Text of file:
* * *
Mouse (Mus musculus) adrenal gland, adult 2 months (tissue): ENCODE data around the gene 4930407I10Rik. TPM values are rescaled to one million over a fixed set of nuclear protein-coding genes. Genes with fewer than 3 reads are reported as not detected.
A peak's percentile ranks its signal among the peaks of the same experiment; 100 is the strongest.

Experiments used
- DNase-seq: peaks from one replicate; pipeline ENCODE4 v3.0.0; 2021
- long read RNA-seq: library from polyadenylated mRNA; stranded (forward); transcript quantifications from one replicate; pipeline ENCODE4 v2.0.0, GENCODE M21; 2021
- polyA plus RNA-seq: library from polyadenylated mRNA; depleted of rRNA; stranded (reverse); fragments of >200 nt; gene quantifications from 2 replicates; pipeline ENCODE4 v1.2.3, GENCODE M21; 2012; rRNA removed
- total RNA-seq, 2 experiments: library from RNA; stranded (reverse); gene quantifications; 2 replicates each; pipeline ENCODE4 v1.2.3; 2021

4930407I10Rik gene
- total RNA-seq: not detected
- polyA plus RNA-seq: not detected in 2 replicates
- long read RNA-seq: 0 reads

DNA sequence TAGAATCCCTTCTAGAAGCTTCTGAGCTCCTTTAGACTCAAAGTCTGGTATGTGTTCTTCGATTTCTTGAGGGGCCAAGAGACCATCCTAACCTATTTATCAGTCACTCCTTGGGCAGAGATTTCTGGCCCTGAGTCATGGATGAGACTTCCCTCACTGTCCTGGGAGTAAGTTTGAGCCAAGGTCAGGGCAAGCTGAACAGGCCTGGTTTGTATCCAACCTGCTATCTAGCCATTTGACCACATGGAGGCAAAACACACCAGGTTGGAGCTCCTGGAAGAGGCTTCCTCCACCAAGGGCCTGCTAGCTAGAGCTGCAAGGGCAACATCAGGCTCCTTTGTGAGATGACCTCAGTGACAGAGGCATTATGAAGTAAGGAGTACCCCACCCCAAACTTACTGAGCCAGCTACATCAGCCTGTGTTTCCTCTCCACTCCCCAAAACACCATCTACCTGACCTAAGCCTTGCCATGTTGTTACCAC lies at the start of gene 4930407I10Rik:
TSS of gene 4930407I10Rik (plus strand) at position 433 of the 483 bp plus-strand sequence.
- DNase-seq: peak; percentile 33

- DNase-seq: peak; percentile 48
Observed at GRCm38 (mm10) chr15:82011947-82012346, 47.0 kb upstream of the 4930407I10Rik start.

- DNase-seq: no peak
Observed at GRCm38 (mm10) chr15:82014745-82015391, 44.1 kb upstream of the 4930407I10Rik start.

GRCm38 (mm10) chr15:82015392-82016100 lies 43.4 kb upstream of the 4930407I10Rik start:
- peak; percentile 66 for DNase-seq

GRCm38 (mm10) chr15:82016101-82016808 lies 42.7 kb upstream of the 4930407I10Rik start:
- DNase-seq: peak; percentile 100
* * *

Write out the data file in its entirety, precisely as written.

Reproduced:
Mouse (Mus musculus) adrenal gland, adult 2 months (tissue): ENCODE data around the gene 4930407I10Rik. TPM values are rescaled to one million over a fixed set of nuclear protein-coding genes. Genes with fewer than 3 reads are reported as not detected.
A peak's percentile ranks its signal among the peaks of the same experiment; 100 is the strongest.

Experiments used
- DNase-seq: peaks from one replicate; pipeline ENCODE4 v3.0.0; 2021
- long read RNA-seq: library from polyadenylated mRNA; stranded (forward); transcript quantifications from one replicate; pipeline ENCODE4 v2.0.0, GENCODE M21; 2021
- polyA plus RNA-seq: library from polyadenylated mRNA; depleted of rRNA; stranded (reverse); fragments of >200 nt; gene quantifications from 2 replicates; pipeline ENCODE4 v1.2.3, GENCODE M21; 2012; rRNA removed
- total RNA-seq, 2 experiments: library from RNA; stranded (reverse); gene quantifications; 2 replicates each; pipeline ENCODE4 v1.2.3; 2021

4930407I10Rik gene
- total RNA-seq: not detected
- polyA plus RNA-seq: not detected in 2 replicates
- long read RNA-seq: 0 reads

DNA sequence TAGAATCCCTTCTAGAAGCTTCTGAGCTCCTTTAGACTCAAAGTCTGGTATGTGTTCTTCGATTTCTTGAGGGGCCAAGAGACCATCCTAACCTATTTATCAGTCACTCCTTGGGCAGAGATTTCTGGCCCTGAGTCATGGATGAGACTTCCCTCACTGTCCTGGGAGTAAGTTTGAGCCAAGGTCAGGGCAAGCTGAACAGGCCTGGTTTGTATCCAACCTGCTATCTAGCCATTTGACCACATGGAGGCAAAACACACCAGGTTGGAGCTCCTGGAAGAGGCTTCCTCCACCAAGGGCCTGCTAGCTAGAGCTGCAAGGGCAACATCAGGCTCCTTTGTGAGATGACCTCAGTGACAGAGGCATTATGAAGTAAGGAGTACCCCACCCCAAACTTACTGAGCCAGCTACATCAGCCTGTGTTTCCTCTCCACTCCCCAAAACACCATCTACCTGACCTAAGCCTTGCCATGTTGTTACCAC lies at the start of gene 4930407I10Rik:
TSS of gene 4930407I10Rik (plus strand) at position 433 of the 483 bp plus-strand sequence.
- DNase-seq: peak; percentile 33

- DNase-seq: peak; percentile 48
Observed at GRCm38 (mm10) chr15:82011947-82012346, 47.0 kb upstream of the 4930407I10Rik start.

- DNase-seq: no peak
Observed at GRCm38 (mm10) chr15:82014745-82015391, 44.1 kb upstream of the 4930407I10Rik start.

GRCm38 (mm10) chr15:82015392-82016100 lies 43.4 kb upstream of the 4930407I10Rik start:
- peak; percentile 66 for DNase-seq

GRCm38 (mm10) chr15:82016101-82016808 lies 42.7 kb upstream of the 4930407I10Rik start:
- DNase-seq: peak; percentile 100